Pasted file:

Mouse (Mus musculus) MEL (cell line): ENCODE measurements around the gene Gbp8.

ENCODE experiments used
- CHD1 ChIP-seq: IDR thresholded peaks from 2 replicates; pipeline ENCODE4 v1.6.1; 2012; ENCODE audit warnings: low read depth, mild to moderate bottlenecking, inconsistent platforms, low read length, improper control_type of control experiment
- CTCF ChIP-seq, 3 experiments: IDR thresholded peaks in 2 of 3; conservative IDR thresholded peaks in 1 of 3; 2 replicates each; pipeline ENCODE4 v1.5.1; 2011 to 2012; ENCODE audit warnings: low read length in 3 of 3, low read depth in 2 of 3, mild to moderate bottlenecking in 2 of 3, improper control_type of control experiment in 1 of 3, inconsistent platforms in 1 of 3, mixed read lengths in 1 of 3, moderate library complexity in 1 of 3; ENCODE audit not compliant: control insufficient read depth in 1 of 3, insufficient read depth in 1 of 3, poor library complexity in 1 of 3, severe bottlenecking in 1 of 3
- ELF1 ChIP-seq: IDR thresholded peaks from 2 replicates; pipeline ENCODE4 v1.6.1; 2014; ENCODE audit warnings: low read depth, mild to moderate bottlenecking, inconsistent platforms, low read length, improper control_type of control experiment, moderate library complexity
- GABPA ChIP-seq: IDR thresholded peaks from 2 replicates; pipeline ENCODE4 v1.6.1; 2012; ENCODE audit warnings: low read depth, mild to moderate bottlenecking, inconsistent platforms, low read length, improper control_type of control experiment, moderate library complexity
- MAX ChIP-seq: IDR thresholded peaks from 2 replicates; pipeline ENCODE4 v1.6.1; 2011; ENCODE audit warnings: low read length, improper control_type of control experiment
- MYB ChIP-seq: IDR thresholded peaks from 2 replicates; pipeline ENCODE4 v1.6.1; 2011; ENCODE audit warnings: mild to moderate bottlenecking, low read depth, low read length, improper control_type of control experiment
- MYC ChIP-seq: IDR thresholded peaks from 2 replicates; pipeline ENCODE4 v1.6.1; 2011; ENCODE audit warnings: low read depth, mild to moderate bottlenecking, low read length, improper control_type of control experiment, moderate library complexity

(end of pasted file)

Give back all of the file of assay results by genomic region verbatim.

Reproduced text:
Mouse (Mus musculus) MEL (cell line): ENCODE measurements around the gene Gbp8.

ENCODE experiments used
- CHD1 ChIP-seq: IDR thresholded peaks from 2 replicates; pipeline ENCODE4 v1.6.1; 2012; ENCODE audit warnings: low read depth, mild to moderate bottlenecking, inconsistent platforms, low read length, improper control_type of control experiment
- CTCF ChIP-seq, 3 experiments: IDR thresholded peaks in 2 of 3; conservative IDR thresholded peaks in 1 of 3; 2 replicates each; pipeline ENCODE4 v1.5.1; 2011 to 2012; ENCODE audit warnings: low read length in 3 of 3, low read depth in 2 of 3, mild to moderate bottlenecking in 2 of 3, improper control_type of control experiment in 1 of 3, inconsistent platforms in 1 of 3, mixed read lengths in 1 of 3, moderate library complexity in 1 of 3; ENCODE audit not compliant: control insufficient read depth in 1 of 3, insufficient read depth in 1 of 3, poor library complexity in 1 of 3, severe bottlenecking in 1 of 3
- ELF1 ChIP-seq: IDR thresholded peaks from 2 replicates; pipeline ENCODE4 v1.6.1; 2014; ENCODE audit warnings: low read depth, mild to moderate bottlenecking, inconsistent platforms, low read length, improper control_type of control experiment, moderate library complexity
- GABPA ChIP-seq: IDR thresholded peaks from 2 replicates; pipeline ENCODE4 v1.6.1; 2012; ENCODE audit warnings: low read depth, mild to moderate bottlenecking, inconsistent platforms, low read length, improper control_type of control experiment, moderate library complexity
- MAX ChIP-seq: IDR thresholded peaks from 2 replicates; pipeline ENCODE4 v1.6.1; 2011; ENCODE audit warnings: low read length, improper control_type of control experiment
- MYB ChIP-seq: IDR thresholded peaks from 2 replicates; pipeline ENCODE4 v1.6.1; 2011; ENCODE audit warnings: mild to moderate bottlenecking, low read depth, low read length, improper control_type of control experiment
- MYC ChIP-seq: IDR thresholded peaks from 2 replicates; pipeline ENCODE4 v1.6.1; 2011; ENCODE audit warnings: low read depth, mild to moderate bottlenecking, low read length, improper control_type of control experiment, moderate library complexity